Some writing experts say your name as a writer is your brand. Readers come to expect a certain kind of book from you. They expect me to write paranormal mysteries. They expect Diane Vallere to write cozies and love fashion.
These writing experts say that if you’re to going to write something really different to use a pen name. So if I’m going to write say contemporary women’s fiction, they think I should do it under a pen name.
Hugh Howey just recently blogged about how marvelous it is to be an indie writer. He said he had an idea for a story, wrote it, edited it, and put it up on the e-sites—all in one day. He said being indie allows him to write anything he wants—in any genre. He doesn’t use a different name to write in a different genre. He’s, after all, Hugh Howey, best-selling author of Wool. Readers want to read the next thing Hugh Howey wrote, and they don’t much seem to care what genre it is.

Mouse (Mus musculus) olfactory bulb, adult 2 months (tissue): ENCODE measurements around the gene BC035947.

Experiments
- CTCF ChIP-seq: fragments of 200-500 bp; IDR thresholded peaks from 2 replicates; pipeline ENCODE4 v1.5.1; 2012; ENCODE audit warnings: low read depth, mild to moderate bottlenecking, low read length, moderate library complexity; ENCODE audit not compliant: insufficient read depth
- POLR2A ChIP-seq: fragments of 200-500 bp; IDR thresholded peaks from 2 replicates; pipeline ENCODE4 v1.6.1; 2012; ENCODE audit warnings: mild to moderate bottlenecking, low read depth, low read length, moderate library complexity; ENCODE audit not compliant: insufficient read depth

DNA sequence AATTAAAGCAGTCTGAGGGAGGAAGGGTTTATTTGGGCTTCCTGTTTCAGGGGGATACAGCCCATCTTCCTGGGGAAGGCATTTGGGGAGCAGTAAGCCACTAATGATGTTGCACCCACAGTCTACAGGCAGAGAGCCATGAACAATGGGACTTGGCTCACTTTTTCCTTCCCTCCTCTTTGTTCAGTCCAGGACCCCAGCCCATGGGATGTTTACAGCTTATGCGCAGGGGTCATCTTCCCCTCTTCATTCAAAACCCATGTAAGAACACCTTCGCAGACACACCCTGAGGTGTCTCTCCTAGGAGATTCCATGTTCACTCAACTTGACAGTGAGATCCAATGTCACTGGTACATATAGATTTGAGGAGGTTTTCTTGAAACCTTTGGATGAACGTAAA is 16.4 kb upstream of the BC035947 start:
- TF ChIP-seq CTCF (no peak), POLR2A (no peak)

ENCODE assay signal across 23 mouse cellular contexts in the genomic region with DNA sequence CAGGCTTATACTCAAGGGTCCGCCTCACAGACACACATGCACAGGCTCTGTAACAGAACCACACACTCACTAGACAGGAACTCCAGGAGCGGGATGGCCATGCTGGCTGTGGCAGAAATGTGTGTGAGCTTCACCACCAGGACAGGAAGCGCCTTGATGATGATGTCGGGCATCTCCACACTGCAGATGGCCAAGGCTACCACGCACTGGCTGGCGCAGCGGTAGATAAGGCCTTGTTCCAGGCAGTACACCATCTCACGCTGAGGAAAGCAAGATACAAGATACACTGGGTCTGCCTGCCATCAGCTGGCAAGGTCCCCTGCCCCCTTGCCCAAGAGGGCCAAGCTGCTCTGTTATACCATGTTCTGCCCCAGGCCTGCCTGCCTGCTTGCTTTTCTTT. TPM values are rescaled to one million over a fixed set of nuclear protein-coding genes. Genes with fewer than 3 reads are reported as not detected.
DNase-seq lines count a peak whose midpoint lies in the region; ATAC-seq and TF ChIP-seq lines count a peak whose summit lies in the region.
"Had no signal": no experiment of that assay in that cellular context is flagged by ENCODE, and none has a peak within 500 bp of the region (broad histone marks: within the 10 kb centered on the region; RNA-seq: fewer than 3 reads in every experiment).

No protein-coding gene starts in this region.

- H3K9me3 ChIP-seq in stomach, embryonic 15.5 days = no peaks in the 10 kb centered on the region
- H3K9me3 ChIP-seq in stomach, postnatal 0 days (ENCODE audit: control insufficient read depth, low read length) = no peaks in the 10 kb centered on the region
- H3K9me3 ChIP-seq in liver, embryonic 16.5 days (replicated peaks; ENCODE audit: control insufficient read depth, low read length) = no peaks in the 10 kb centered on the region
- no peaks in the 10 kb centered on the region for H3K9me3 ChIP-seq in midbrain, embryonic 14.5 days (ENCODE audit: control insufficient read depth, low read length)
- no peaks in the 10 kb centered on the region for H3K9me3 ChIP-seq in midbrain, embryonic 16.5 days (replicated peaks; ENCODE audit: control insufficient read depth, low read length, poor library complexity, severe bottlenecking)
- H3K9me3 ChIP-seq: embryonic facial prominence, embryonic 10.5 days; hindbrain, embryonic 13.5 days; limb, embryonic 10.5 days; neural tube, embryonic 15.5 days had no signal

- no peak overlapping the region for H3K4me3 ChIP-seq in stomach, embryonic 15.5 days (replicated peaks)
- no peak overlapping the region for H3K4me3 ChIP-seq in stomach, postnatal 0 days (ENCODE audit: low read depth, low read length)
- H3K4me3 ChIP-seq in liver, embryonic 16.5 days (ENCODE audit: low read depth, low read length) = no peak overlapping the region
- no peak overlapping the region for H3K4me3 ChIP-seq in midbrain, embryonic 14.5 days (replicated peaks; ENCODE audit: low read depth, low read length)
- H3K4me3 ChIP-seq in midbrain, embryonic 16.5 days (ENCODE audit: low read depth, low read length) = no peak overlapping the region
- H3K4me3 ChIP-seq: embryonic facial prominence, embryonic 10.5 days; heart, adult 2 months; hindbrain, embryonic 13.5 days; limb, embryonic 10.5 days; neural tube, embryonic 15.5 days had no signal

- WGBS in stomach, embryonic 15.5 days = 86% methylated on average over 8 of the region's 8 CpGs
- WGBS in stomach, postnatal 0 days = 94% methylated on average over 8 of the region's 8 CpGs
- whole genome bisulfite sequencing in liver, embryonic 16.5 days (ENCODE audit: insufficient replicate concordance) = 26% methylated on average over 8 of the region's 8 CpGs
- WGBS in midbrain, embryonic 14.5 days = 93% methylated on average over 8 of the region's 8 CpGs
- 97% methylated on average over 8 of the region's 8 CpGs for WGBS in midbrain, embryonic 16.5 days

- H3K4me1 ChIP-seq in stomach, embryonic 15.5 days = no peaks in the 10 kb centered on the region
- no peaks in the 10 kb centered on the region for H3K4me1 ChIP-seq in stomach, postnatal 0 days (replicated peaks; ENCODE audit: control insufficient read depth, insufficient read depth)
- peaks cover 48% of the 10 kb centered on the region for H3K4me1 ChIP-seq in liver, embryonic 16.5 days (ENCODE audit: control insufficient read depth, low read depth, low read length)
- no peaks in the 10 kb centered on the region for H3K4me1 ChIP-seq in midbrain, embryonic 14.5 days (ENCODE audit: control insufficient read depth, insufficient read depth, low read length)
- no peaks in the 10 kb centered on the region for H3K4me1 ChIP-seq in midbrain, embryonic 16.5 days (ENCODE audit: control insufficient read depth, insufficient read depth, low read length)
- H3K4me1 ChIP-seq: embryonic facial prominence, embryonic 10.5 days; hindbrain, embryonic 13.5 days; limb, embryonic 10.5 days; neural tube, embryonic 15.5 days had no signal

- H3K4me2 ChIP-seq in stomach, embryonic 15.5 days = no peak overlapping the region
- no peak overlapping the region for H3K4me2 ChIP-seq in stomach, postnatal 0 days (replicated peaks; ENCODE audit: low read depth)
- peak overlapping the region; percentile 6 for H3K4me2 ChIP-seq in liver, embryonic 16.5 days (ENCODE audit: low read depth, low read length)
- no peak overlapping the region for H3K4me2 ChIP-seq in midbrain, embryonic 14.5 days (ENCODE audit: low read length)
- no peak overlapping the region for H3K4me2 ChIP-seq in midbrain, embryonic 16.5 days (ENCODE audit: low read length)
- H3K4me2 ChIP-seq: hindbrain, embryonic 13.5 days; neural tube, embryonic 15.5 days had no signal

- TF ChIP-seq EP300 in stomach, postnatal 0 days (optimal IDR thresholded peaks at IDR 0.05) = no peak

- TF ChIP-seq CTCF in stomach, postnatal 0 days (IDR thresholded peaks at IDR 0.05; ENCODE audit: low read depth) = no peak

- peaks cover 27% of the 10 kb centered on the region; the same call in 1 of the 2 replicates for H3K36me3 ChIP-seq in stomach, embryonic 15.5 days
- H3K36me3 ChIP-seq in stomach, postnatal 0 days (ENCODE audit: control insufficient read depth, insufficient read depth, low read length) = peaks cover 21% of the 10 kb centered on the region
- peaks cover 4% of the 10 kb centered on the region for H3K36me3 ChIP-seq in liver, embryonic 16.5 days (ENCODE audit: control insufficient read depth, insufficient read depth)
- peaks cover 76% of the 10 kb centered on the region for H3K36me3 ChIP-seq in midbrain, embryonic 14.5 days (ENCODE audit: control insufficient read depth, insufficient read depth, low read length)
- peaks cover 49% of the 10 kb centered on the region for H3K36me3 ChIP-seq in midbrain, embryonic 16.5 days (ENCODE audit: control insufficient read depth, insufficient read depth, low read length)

On the other hand, best-selling billionaire (or is it millionaire now?) J.K. Rowling uses the pen name Robert Galbraith to write her detective series. Why? Well, we can be sure she’s not using a male name to gain readers, but maybe she first used initials to gain more clout in the publishing world. Maybe she did it for the same reason Doris Lessing put out two novels under a pen name—to see how her writing would be received minus the fame. There is a certain pleasure in voyeurism—watching to see what people say about your work from the safe distance of a pseudonym. If readers find your work, that is.
The advantage to keeping the same name is that the more books you write using it, the more you’ll pop up in the search engines. And then there’s the mysterious algorithms on Amazon and other places that somehow magically catapult your titles to the top after you’ve reached some certain number. (Yeah, I don’t quite understand it.) Perhaps it’s worth it to keep the same name.
What do you think? To pen name or not to pen name—that is the question.